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Richard Posner, by William Domnarski (Oxford University Press, New York, NY, 2016, 289 pages).

Book Review by Dennis Moore

January 10, 2017 (San Diego) - Judge Richard Posner is one of the great legal minds of our age, on par with such generation-defining judges as Oliver Wendell Holmes, Learned Hand, and Henry Friendly. A judge on the U.S. Court of Appeals for the Seventh Circuit and the principal champion of the enormously influential law and economics movement, Posner is also an archetypal public intellectual: he writes provocative, best-selling books, receives frequent media attention, and often engages in high-profile policy debates. He is also a member of an increasingly rare breed – judges who write their own opinions rather than delegating the work to clerks. We therefore have unusually direct access to the workings of his mind and his judicial philosophy.

In the first full-length biographical treatment of Richard Posner, William Domnarski examines the life experience, personality, academic career, jurisprudence, and professional relationships of his subject with depth and clarity. The book benefits from Domnarski’s access to Posner himself and to Posner’s extensive archive at the University of Chicago. In addition, Domnarski interviewed and corresponded with more than two hundred people Posner has known, worked with, or gone to school with over the course of his career, from grade school to present day. They include his fellow former members of the Harvard Law Review, colleagues at the University of Chicago, and former law clerks from Posner’s more than thirty years on the United States Court of Appeals.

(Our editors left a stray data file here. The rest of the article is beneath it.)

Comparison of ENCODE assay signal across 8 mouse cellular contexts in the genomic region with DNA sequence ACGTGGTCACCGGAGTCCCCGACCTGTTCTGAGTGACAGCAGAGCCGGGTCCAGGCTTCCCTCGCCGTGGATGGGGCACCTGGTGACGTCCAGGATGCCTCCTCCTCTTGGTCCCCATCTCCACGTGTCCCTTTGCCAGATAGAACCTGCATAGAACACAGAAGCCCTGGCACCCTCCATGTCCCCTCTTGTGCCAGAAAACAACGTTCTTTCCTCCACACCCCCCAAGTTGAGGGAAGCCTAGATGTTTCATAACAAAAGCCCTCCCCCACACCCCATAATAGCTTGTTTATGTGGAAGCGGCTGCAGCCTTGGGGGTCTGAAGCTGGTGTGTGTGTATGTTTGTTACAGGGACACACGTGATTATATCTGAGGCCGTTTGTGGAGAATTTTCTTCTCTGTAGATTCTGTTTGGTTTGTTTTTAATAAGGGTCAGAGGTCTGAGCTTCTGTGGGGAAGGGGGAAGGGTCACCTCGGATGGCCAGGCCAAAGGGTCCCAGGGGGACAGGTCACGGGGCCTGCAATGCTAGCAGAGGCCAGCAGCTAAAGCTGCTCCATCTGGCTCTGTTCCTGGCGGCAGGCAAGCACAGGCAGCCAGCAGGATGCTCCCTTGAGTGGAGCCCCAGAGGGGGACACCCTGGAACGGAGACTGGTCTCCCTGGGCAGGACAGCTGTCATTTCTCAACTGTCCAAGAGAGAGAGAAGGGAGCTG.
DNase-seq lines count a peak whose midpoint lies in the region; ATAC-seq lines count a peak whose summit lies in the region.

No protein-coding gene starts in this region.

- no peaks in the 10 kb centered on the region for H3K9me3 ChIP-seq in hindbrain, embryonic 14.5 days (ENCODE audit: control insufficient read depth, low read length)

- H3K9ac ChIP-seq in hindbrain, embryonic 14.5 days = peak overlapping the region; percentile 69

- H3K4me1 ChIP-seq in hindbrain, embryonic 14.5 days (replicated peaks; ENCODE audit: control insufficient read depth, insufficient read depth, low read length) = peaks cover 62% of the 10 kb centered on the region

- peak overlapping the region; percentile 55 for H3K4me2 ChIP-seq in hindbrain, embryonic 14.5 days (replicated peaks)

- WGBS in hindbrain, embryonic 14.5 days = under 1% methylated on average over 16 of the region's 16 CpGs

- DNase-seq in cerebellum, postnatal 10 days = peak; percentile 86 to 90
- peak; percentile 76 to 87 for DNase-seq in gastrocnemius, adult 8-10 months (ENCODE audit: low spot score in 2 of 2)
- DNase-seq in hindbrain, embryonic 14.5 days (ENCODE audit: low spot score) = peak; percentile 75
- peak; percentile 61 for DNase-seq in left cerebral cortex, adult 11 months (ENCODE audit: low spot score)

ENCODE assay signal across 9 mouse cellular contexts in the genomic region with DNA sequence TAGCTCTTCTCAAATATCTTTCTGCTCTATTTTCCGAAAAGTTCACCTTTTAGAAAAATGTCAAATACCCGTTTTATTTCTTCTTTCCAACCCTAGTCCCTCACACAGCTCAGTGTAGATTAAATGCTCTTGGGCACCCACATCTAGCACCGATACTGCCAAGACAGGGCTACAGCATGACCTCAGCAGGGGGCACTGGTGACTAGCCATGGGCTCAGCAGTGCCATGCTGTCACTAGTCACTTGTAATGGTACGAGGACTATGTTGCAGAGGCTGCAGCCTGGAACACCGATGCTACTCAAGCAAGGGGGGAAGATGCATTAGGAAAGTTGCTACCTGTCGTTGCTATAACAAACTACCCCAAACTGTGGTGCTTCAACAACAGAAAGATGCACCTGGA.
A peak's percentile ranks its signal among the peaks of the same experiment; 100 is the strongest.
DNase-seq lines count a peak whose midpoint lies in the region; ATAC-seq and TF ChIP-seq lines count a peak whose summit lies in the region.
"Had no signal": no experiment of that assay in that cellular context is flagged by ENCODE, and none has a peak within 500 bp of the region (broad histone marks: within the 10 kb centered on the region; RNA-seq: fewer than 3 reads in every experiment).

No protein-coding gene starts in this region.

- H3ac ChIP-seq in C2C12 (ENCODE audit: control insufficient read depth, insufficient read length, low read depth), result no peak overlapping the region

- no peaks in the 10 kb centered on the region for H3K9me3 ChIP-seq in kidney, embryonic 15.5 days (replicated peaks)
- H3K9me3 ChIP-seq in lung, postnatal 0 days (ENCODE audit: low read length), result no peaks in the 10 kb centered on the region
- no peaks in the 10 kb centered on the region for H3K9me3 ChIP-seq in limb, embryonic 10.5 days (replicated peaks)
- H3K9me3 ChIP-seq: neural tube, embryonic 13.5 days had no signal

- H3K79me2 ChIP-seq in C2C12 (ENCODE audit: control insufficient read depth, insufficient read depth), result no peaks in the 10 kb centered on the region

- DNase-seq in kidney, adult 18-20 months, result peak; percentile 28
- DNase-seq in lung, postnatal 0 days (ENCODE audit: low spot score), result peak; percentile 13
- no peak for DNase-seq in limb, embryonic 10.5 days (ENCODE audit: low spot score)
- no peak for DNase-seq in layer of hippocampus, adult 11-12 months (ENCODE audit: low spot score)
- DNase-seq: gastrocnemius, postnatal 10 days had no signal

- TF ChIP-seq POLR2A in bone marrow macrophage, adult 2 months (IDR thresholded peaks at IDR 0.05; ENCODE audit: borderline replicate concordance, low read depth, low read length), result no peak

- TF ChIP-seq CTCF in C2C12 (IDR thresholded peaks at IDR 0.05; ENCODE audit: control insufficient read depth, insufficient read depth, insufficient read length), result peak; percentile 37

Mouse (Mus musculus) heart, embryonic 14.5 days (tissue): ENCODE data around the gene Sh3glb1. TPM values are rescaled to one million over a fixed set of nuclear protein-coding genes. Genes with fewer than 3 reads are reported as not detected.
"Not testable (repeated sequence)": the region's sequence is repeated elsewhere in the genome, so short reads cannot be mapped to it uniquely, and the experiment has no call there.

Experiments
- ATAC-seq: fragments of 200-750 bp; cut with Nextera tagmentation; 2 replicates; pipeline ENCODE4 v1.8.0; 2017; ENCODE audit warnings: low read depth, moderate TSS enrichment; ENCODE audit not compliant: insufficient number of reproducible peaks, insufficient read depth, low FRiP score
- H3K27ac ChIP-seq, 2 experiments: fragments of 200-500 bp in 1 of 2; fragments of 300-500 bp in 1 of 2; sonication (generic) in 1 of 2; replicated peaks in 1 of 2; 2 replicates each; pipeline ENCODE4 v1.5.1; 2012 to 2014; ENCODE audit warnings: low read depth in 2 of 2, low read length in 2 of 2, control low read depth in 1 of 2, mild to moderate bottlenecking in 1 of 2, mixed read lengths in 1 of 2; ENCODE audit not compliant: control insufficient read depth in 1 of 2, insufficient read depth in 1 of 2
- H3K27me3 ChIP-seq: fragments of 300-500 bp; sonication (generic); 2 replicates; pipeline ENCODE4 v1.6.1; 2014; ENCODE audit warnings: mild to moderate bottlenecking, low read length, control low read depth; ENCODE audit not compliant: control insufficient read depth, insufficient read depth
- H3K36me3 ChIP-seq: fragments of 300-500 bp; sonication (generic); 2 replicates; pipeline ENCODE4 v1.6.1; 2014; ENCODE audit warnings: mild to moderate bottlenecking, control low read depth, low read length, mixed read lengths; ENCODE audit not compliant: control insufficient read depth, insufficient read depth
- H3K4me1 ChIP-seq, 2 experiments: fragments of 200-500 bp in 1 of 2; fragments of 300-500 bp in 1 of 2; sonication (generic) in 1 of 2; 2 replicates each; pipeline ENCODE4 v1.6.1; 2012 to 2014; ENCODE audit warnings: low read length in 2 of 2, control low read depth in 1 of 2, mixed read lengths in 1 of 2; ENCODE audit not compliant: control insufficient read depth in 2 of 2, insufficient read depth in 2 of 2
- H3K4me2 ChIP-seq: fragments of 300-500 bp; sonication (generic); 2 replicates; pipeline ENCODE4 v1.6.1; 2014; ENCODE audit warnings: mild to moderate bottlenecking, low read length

Accessible and authoritative, Richard Posner is also a fascinating intellectual biography of a unique judge who, despite never having sat on the Supreme Court, has nevertheless dominated the way law is understood in contemporary America.

William Domnarski has been a lawyer and writer for 30 years. His previous books include Federal Judges Revealed and The Great Justices, 1941-54. Domnarski indicates in regard to Posner that law was actually the default career he made coming out of college at Yale, where he had been a dazzlingly successful English major. If anything, Posner seemed destined for a literary life. The core of his life as it has unfolded has been such a literary life, even within a career in the law, so that he has always been a writer first and a lawyer second.

Domnarski provides family history on Posner, which is relevant, by indicating that the world of his parents as Eastern European Jews starting out in New York City at the turn of the twentieth century was the world of Irving Howe’s magisterial World of Our Fathers (1977). For these new immigrants it was marked by hardship, conflicted loyalties, assimilation, ambition, and success.

Posner’s parents had had eventful lives by the time he was born. His father had grown up in poverty in the Lower East Side of New York. Politically he was a radical and a member of the Communist Party, something that got in the way when he was a student at City College of New York.

Domnarski points out in Richard Posner that in rather dramatic moves on the bench that seem to bring his entire career into focus, Posner has taken to the offensive to assert how he thinks law should work. One could easily say by reading this book that Richard Posner is an Appellate Court Judge iconoclast, or breaker of tradition, as well as rebel.